Easter doesn't have quite the same meaning for me as it did when I was an altar boy, ringing the bell for Father Persano and filling the cruets for Monsignor Tappe. In those days it felt like the biggest of big deals, although I'm not sure I ever fully appreciated what it meant that this was the most sacred day of the year. I'm not saying I didn't believe it, because I'm sure I did. It's just that it was too overwhelming a concept for me to grasp.
As the most chocolaty good day of the year, though, it has always had a place in my heart. As the day when all the Lenten restrictions were lifted, I looked forward to Easter with great anticipation when I was a child. Maybe, in fact, that's why I didn't think about the religious significance of the day as much as I could have. It was the day I could eat candy again.
Candy was pretty much all I ever gave up for Lent. The sins I confessed were pretty small potatoes, too. I never had to say more than one Our Father and three Hail Marys for my penance, because I never hit the big time in confession. So maybe that made gorging myself on chocolate bunny ears and creamy candy eggs on Easter more important than it should have been.
I didn't really have to suffer for my sins (or anyone else's, as far as I know), so the real meaning of rebirth and renewal was a bit lost on me. I accepted everything the nuns taught us in Saturday morning catechism as a story out of a book. It's not that I didn't believe it, just that I didn't connect with it.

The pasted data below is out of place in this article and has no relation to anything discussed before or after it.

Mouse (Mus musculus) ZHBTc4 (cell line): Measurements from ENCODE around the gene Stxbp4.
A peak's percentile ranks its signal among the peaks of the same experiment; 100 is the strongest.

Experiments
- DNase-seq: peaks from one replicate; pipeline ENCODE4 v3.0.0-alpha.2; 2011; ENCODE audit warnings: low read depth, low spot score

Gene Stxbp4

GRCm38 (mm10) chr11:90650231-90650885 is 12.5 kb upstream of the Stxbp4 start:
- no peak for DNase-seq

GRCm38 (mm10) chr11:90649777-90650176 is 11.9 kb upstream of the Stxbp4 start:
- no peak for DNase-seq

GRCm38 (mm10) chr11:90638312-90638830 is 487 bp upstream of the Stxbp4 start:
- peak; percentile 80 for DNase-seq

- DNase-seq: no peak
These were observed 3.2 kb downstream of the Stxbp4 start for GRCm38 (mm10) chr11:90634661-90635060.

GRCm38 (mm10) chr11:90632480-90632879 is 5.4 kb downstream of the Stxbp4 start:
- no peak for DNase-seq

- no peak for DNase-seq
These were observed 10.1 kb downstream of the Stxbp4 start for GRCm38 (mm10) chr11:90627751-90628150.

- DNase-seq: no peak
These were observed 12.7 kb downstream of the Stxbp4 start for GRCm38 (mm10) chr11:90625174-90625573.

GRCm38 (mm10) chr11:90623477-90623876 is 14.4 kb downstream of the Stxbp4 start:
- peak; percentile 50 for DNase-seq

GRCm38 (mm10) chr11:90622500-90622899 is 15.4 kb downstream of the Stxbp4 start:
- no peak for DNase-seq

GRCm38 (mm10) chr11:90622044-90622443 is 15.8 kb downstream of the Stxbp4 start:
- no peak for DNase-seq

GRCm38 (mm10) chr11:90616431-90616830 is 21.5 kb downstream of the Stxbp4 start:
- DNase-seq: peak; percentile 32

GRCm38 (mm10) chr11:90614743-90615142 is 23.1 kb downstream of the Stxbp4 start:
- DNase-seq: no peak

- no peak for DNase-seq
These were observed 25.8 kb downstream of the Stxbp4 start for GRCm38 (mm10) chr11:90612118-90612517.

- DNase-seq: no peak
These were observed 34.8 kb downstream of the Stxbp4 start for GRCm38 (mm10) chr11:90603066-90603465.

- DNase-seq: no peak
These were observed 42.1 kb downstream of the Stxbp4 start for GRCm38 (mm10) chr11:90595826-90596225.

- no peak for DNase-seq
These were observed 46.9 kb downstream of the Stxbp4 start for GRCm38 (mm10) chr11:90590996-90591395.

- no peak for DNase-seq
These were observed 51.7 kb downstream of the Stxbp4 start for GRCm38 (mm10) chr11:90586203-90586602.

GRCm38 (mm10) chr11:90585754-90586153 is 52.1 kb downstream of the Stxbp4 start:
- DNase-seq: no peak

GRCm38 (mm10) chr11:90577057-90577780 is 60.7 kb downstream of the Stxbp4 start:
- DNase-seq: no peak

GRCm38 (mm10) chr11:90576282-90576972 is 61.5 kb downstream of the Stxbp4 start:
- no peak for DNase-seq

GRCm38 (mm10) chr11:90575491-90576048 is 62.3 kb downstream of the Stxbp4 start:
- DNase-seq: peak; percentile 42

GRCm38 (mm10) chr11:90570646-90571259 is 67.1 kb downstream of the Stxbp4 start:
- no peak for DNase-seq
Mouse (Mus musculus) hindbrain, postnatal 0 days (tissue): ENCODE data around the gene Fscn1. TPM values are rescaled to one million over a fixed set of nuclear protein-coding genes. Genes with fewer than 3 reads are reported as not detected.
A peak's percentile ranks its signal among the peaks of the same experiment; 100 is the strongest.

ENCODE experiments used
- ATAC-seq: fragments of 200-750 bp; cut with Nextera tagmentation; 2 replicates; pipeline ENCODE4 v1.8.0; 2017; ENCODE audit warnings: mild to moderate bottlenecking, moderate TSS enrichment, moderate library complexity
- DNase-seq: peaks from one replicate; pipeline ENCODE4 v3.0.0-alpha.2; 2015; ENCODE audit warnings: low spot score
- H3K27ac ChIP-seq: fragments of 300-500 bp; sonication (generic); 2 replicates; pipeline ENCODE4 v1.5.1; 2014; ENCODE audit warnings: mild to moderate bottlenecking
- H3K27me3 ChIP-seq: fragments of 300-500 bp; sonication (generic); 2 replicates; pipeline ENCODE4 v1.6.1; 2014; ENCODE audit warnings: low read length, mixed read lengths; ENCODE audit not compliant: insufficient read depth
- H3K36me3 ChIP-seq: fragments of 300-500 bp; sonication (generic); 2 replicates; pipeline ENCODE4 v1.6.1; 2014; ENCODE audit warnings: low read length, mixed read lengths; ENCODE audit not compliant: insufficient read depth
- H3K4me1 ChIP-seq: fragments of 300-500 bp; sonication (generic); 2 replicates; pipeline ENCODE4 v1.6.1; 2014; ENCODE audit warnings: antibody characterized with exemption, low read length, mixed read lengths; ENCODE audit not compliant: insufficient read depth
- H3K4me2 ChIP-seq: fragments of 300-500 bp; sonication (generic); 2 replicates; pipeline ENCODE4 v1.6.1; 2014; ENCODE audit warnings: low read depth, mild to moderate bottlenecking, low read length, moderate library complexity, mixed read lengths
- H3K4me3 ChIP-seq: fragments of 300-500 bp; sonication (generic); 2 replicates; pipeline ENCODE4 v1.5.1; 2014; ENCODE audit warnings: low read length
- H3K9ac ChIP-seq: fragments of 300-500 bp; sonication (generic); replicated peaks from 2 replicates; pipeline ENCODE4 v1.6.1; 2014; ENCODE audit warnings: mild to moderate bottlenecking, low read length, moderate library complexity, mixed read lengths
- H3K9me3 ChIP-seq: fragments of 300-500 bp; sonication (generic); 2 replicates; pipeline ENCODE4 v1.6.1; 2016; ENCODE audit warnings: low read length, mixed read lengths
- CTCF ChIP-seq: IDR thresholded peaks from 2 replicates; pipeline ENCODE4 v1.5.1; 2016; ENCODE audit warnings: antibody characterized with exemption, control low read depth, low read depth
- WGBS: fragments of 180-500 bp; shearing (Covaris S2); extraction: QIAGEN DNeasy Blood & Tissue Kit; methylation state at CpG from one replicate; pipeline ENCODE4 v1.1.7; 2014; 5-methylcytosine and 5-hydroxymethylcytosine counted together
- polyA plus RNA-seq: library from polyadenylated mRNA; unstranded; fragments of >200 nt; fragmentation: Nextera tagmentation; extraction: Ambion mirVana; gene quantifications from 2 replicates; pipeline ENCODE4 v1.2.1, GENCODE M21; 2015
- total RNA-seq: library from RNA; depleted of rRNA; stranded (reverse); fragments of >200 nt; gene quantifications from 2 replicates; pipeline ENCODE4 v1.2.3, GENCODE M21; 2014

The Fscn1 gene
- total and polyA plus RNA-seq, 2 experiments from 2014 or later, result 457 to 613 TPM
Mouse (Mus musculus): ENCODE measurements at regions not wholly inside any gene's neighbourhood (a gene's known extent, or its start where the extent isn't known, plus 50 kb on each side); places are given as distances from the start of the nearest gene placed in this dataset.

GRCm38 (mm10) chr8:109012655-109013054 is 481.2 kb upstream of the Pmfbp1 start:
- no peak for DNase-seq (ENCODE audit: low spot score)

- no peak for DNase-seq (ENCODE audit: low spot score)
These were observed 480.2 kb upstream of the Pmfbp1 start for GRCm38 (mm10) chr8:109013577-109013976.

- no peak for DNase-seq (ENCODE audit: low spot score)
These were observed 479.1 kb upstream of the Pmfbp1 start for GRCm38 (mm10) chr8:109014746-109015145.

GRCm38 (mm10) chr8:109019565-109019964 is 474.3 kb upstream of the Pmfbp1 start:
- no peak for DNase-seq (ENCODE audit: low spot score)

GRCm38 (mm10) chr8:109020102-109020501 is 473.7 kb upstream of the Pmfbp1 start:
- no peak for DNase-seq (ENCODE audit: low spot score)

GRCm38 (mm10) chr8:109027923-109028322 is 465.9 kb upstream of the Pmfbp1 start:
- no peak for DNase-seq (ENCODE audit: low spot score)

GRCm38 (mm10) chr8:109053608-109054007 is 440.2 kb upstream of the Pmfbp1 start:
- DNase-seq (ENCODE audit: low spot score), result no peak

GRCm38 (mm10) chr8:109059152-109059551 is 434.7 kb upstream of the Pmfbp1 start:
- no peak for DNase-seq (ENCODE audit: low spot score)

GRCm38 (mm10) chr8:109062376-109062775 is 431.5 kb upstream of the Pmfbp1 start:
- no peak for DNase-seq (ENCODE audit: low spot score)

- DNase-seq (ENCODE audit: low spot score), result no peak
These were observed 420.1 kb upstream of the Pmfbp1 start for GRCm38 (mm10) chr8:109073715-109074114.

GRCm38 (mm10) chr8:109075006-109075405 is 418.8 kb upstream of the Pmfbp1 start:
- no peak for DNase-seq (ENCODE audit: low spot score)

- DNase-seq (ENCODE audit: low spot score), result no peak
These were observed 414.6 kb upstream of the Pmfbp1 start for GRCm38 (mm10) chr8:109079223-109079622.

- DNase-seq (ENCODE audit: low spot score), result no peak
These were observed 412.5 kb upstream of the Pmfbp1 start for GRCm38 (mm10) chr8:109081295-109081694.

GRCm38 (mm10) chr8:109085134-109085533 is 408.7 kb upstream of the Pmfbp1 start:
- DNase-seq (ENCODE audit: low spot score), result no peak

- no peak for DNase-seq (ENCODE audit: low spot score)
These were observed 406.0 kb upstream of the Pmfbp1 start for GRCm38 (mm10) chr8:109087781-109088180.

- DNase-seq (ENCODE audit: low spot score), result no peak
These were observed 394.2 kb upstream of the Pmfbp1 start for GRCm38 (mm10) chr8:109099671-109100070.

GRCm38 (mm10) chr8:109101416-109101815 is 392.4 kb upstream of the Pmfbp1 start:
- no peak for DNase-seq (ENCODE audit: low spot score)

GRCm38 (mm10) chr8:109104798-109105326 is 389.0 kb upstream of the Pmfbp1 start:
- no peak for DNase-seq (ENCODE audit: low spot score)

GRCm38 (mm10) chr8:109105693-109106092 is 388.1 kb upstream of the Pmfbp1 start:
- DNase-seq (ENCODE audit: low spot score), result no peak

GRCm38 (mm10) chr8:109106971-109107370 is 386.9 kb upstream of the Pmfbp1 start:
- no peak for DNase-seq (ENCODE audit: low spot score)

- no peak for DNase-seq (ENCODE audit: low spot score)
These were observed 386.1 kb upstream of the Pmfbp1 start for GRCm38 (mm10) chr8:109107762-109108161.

And yet, I was a pretty religious kid, especially compared to most of the other kids I knew. I was also better behaved than most, if it doesn't seem too boastful to say so. If I ever got into any trouble at all, it was a shock to everyone who knew me. It's no wonder I took my religion for granted. I just took it on faith that life was pretty easy, after all, and nothing I did would keep me out of heaven.
That changed when I went away to college. Well, maybe not all of it. I was still a kiss-up and a goody-goody who was left behind when the rowdy guys were out looking for fun. But I drifted away from the church, and all my religious background became part of my personal history, a bunch of not very interesting anecdotes from my past.
I'm still a pretty decent person, as far as I can tell, but I don't really believe anything I learned in church or catechism class made me that way. I am who I am because of the people in my life, and the things that have happened to me along the way here.
All the bits and pieces I've collected along the way, no matter how big or small they seemed at the time, have had their influence. As an altar boy, I even thought the next logical step would be to become a priest. I'm not disappointed that I turned in a different direction, because I think the process of living takes most of us where we're meant to be, and the choices we make are only a part of that process.